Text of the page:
FIG. 8 is a perspective view of one embodiment of a cable handler 160. In this embodiment, the cable handler 160 includes a powered pinch sheave 211 and an idler pulley 212. The powered pinch sheave 211 includes a hub 805 coupled to two side members 810A, 810B by a plurality of bolts 815. The side members 810A, 810B define a sheave well 930A, around an outer circumference, that is adapted to receive a cable 125A. The idler pulley 212 may also include side members to define a sheave well 930B. The hub 805 may be a drive gear, such as a planetary reduction gear, coupled to a drive motor 910, shown in FIG. 9, adapted to provide a torque to the sheave 211. A plurality of rotatable guide members 820 may be disposed along the circumference of one or both of the sheave 211 and idler pulley 212. The guide members 820 are configured to provide a compressive force against each of the sheave 211 and the idler pulley 212. Each guide member 820 may be a compliant circular body that is adapted to contact at least a portion of the circumference of the sheave 211 and/or the idler pulley 212. Each guide member 820 is adapted to rotate relative to the sheave 211 and/or the idler pulley 212. Each guide member 820 may be actuated away from the sheave 211 and the idler pulley 212 to allow personnel to route the cable 125A through the cable handler 160. Additionally, a guard 830, only partially shown, may be used in combination or in place of the guide members 820 to reduce the possibility of the cable 125A from falling out of the sheave well 930A. The idler pulley 212 may also include a guard (not shown).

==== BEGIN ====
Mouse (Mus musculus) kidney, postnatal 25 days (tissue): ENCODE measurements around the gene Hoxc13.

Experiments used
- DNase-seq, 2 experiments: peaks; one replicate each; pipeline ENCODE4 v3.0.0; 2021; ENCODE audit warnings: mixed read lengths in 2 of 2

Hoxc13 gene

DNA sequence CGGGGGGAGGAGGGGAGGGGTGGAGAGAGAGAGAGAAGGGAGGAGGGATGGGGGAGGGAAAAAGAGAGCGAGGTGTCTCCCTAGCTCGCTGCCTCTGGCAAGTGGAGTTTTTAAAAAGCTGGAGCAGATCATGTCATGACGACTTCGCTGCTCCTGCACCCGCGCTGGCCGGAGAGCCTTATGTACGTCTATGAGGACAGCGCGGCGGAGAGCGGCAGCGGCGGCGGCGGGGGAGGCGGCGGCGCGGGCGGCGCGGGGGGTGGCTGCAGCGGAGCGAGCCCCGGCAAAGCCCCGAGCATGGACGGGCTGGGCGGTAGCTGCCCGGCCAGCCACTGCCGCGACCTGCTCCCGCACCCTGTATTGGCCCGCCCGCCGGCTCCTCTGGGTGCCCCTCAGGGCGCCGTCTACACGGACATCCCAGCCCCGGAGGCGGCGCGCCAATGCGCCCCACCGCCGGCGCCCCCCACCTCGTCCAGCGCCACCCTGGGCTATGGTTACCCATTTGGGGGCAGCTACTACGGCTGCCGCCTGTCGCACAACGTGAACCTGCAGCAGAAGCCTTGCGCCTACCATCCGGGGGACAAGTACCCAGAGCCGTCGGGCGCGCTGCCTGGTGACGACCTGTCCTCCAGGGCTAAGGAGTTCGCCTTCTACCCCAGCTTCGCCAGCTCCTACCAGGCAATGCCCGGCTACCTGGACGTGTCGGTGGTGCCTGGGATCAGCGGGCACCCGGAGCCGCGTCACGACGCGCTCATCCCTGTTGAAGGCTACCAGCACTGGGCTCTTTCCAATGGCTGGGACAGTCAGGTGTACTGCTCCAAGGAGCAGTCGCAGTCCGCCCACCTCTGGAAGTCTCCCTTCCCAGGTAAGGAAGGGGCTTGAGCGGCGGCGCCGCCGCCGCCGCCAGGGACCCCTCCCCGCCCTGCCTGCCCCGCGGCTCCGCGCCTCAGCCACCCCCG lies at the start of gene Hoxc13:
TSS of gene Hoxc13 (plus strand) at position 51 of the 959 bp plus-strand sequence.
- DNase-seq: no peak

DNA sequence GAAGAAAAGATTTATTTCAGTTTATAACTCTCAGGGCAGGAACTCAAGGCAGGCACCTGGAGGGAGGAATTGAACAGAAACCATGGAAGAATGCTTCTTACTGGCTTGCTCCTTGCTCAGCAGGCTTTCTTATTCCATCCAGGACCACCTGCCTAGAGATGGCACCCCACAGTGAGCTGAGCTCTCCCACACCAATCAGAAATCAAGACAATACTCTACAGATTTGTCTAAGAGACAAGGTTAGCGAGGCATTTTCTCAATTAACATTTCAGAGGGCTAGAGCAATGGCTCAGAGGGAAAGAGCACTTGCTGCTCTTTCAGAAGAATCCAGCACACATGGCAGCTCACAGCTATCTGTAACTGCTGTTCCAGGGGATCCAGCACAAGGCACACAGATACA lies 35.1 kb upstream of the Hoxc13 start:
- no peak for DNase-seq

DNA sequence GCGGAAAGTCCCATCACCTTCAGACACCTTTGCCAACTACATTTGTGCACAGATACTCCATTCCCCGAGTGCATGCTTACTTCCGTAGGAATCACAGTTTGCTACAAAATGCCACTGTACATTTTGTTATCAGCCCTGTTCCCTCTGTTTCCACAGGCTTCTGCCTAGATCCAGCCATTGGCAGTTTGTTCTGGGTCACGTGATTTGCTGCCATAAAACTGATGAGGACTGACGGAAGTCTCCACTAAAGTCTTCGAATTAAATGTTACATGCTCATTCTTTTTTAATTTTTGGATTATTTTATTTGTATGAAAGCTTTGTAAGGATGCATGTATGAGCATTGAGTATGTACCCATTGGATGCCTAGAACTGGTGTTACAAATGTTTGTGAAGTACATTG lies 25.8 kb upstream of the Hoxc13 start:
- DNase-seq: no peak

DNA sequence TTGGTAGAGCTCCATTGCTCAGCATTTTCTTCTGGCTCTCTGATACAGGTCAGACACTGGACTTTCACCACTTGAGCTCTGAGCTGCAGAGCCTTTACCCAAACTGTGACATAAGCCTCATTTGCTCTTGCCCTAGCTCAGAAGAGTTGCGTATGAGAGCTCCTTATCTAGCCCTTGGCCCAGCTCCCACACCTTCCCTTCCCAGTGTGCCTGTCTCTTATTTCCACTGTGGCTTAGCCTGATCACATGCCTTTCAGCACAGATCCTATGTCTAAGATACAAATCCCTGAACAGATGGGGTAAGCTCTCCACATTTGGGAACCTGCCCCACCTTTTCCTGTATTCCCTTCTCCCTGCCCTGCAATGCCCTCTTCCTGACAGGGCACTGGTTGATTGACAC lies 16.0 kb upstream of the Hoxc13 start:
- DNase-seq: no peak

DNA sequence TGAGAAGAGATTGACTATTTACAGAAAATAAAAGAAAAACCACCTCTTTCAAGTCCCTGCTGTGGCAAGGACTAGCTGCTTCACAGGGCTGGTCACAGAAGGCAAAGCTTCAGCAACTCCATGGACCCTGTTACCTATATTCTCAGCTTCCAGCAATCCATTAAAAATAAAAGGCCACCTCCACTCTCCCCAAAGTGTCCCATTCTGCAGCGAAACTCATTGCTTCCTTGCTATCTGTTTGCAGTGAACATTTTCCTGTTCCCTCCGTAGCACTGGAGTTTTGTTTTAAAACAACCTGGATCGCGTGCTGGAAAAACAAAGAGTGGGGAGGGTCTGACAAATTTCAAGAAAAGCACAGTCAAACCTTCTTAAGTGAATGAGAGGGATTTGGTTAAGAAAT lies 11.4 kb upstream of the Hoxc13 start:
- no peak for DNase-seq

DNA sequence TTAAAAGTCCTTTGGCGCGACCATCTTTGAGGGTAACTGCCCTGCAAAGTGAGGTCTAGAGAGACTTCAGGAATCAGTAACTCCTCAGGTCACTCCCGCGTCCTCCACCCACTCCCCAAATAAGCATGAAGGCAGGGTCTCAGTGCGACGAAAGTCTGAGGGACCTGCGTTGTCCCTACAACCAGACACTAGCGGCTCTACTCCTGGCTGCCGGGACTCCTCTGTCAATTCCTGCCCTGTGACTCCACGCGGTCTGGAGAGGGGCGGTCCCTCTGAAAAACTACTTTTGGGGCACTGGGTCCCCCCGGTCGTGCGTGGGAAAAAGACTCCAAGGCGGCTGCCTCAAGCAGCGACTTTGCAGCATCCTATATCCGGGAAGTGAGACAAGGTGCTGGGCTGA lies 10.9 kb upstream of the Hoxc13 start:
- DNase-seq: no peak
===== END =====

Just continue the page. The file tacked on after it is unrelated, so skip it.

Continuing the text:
FIG. 9 is a cross-sectional view of the cable handler 160 of FIG. 8. The powered pinch sheave 211 includes two side members 810A and 810B coupled to the hub 805. Each of the side members 810A, 810B are spaced to define a radial gap 905 that receives at least a portion of the cable 125A. The radial gap 905 is configured to provide additional friction to the cable 125A as it passes around the sheave 211. The hub 805 is coupled to a drive motor 910 adapted to rotate the sheave 211. The drive motor 910 may be hydraulically powered, electrically powered, pneumatically powered, or mechanically powered, such as a by a shaft coupled to an engine. The drive motor 910 is adapted to provide variable and reversible rotation to the sheave 211. The drive motor 910 may be coupled to a mounting portion 915 to stabilize the drive motor 910. In this embodiment, the drive motor 910 is a hydraulic motor coupled to respective valves 918 by hoses 920. In one embodiment, the valves 918 may be coupled to a controller to control the speed and/or rotation of the sheave 211.